Ms. magazine  -- more than a magazine a movement

SIGN UP FOR MS. DIGEST, JOBS, NEWS AND ALERTS

FEMINIST WIRE NEWSBRIEFS

ABOUT
SEE CURRENT ISSUE
SHOP MS. STORE
MS. IN THE CLASSROOM
FEMINIST DAILY WIRE
FEMINIST RESOURCES
PRESS
JOBS AT MS.
READ BACK ISSUES
CONTACT
RSS (XML)
 
feminist wire | daily newsbriefs

July-08-10

Runner Caster Semenya Returns to Competition

South African runner Caster Semenya,is allowed to return to professional competition after nearly a year of being subjected to gender testing by the International Association of Athletics Federation (IAAF). Colorlines reports that the IAAF ruled that Semenya is "female-enough" and can retain her gold medals after months of dehumanizing gender tests and public scrutiny. According to the Associated Press, Semenya said, "I have been subjected to unwarranted and invasive scrutiny of the most intimate and private details of my being" in a statement released yesterday.

Semenya's lawyer, Jeffrey Kessler said, "We are delighted that Caster is finally being permitted to compete with other women, as is her legal and natural right...Hopefully, this resolution will set a precedent so that no female athlete in the future will have to experience the long delays and public scrutiny which Caster has been forced to endure," reported the Associated Press.

The Associated Press reports Semenya plans to return to competition in Finland at the Lappeenranta Games on July 15.

The fact that the IAAF conducted a gender test on Semenya was leaked to the media just prior the 800 meter race at the World Championships in Berlin in August 2009, where she won the gold medal. According to the BBC, the gender test became public only because a related fax was sent to the incorrect person. The IAAF reportedly initiated the test because of previous testing indicating Semenya has elevated testosterone levels and because of her quick improvement in performance prior to bursting onto the national athletic scene.

The practice of sex testing began in Eastern Europe in the 1960s. The first time Olympic athletes were tested was at the 1968 Mexico City Games. At the 1996 Games in Atlanta, eight athletes failed the tests, but were later cleared. A variety of concerns led the International Olympic Committee to stop requiring the tests in 1999. Several female athletes, including runners Santhi Soundarajan of India and Ewar Kobukkowska of Poland have been stripped of their medals after failing sex tests. Testing is a controversial practice in athletics, in part because chromosomal abnormalities may cause women to fail the tests, even though they may have no competitive advantages.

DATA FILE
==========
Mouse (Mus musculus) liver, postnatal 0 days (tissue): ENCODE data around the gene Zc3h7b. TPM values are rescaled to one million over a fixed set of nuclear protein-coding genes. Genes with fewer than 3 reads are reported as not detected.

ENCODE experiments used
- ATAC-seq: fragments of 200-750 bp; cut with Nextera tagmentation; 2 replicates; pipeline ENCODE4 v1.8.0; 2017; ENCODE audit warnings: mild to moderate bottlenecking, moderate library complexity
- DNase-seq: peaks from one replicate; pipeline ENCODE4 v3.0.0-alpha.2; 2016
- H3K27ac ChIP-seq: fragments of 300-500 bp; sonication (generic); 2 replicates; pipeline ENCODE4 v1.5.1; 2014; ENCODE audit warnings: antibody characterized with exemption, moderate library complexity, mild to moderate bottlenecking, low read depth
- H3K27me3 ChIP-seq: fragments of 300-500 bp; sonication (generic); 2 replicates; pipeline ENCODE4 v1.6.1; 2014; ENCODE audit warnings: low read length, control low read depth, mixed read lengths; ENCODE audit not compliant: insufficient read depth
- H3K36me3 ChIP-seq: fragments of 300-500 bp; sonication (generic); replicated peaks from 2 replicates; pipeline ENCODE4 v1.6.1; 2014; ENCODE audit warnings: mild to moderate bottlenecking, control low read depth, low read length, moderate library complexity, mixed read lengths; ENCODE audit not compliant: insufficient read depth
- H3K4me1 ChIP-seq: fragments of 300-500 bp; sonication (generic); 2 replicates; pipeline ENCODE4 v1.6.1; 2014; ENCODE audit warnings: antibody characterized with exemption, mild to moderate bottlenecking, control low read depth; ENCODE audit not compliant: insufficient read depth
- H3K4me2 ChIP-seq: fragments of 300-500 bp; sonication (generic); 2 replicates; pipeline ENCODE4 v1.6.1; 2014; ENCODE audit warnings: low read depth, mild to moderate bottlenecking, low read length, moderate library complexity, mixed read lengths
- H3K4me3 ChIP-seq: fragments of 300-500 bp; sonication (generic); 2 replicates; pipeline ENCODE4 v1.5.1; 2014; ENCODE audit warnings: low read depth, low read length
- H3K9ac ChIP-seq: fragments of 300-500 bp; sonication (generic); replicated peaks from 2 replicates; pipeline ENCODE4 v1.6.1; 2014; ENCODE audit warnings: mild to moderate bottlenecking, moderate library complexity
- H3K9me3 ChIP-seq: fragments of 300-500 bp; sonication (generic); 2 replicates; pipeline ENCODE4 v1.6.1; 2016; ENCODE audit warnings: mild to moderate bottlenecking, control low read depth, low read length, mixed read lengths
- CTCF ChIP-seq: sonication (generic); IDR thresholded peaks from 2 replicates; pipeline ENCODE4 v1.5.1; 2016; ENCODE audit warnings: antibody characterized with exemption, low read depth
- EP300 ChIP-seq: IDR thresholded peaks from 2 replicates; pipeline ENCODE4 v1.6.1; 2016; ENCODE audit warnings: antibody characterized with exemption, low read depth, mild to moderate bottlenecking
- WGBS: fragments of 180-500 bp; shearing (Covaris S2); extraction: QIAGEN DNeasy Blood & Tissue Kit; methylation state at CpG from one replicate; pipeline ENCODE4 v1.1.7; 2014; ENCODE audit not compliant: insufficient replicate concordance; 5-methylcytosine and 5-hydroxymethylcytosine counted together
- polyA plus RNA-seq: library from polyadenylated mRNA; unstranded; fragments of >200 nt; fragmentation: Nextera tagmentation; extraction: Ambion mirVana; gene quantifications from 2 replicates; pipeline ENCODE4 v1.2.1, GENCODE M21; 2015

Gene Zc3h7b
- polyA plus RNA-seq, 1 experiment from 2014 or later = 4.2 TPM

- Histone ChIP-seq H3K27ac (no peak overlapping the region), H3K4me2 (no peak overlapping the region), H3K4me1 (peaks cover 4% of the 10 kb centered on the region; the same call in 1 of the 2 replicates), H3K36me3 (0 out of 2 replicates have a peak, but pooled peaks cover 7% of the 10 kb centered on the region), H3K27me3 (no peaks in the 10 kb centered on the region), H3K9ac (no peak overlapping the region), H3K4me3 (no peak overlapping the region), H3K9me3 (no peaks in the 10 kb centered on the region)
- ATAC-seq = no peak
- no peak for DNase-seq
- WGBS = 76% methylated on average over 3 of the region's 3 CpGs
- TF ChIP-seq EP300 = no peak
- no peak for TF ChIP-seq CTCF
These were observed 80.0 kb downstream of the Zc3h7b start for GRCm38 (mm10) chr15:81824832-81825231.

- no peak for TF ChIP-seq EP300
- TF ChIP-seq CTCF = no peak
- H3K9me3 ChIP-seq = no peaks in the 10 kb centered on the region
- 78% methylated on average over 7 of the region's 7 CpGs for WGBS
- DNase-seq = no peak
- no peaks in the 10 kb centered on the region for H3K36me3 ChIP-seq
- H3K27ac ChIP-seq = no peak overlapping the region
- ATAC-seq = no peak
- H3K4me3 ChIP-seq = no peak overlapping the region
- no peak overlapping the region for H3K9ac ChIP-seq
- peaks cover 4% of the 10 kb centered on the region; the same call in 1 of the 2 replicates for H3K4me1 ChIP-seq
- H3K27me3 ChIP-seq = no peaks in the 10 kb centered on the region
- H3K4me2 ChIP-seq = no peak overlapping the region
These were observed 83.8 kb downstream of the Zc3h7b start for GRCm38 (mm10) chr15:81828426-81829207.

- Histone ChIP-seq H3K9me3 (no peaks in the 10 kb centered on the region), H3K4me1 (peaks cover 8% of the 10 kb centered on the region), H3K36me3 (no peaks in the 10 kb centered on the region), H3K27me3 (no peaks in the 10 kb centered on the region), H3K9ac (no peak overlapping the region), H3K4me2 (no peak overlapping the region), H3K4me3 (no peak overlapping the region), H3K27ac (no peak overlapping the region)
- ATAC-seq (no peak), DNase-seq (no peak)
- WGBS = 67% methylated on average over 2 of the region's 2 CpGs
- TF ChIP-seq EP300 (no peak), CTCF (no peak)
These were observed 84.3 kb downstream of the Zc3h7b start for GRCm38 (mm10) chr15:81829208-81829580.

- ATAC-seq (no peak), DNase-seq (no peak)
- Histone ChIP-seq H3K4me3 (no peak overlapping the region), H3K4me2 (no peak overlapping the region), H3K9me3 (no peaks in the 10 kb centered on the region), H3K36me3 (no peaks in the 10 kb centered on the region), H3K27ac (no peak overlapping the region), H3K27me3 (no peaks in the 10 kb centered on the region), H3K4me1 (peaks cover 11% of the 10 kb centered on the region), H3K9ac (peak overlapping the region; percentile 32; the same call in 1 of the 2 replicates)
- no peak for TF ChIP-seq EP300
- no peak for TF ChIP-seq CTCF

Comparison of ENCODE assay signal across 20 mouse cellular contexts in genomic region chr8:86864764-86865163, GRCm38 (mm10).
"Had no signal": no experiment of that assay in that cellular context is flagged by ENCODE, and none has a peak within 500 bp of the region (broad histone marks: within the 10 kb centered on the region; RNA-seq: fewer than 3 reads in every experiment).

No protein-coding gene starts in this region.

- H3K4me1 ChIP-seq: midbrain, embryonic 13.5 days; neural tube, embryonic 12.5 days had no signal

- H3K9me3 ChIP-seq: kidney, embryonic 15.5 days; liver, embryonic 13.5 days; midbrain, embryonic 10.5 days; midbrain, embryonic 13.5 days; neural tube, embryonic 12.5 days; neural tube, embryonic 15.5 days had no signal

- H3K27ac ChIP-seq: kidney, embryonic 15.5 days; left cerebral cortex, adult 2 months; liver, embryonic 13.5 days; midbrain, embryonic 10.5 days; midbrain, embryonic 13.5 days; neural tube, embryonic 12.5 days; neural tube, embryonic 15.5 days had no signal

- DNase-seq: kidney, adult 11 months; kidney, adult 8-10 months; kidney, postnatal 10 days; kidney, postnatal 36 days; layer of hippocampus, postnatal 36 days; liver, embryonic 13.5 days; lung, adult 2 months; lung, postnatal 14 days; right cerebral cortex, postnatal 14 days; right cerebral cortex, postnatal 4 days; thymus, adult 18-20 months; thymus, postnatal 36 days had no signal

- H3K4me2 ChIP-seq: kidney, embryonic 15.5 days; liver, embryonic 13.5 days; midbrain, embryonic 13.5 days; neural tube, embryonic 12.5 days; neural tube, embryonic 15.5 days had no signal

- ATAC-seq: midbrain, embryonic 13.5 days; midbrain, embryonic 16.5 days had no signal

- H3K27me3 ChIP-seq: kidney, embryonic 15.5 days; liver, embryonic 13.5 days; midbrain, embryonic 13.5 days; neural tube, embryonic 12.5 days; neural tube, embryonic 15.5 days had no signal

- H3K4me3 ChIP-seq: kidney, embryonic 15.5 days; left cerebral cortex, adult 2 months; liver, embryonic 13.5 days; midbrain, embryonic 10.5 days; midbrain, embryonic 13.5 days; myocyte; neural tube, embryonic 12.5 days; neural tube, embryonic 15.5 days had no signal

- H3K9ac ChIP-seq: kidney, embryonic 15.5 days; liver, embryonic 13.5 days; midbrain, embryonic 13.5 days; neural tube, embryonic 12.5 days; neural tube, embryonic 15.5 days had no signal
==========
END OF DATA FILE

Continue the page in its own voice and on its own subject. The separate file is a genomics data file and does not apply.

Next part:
Media Resources: International Association of Athletics Federation 7/6/10; Associated Press 3/30/10, 7/6/10, 7/8/20; BBC 8/25/09; Feminist Daily Newswire 8/25/09; Colorlines 7/6/10


© Feminist Majority Foundation, publisher of Ms. magazine

If you liked this story, consider making a tax-deductible donation to support Ms. magazine.

 

 

Send to a Friend
Their
Your
Comments
(optional)


More Feminist News

11/21/2014 STATEMENT: Feminist Majority Foundation Applauds President's Executive Order on Immigration - Statement from Eleanor Smeal, Feminist Majority Foundation president: "The Feminist Majority Foundation applauds President Obama for taking much needed executive action to help fix our broken immigration system that has for too long torn hardworking families apart. . . .
 
11/21/2014 Fifth Circuit Court Refuses to Reconsider Ruling Blocking Mississippi TRAP Law - The full US Court of Appeals for the Fifth Circuit on Thursday refused to reconsider a panel decision blocking enforcement of a Mississippi law that threatened to close the last remaining abortion clinic in the state. In July, a panel of the Fifth Circuit Court of Appeals upheld a preliminary injunction against a Mississippi TRAP (Targeted Regulation of Abortion Providers) law requiring abortion providers to obtain admitting privileges at local hospitals. . . .
 
11/21/2014 UN Expert Calls for Action To End Violence Against Women in Afghanistan - United Nations Special Rapporteur on Violence against Women Rashida Manjoo returned last week from a nine-day official visit in Afghanistan with a call to the Afghan Government and the international community to continue its focus on creating sustainable solutions to reduce violence against women. This was Manjoo's third visit to Afghanistan, and the Special Rapporteur noted many positive developments since her travel to the country in 1999, during the Taliban regime, and in 2005. In particular, Manjoo cited the creation of the Elimination of Violence Against Women Law (EVAW) by presidential decree in 2009 as "a key step towards the elimination of violence against women and girls."EVAW criminalizes 22 acts of violence against women - including rape, child and forced marriage, domestic violence, trafficking, and forced self-immolation - and specifies punishment for perpetrators. . . .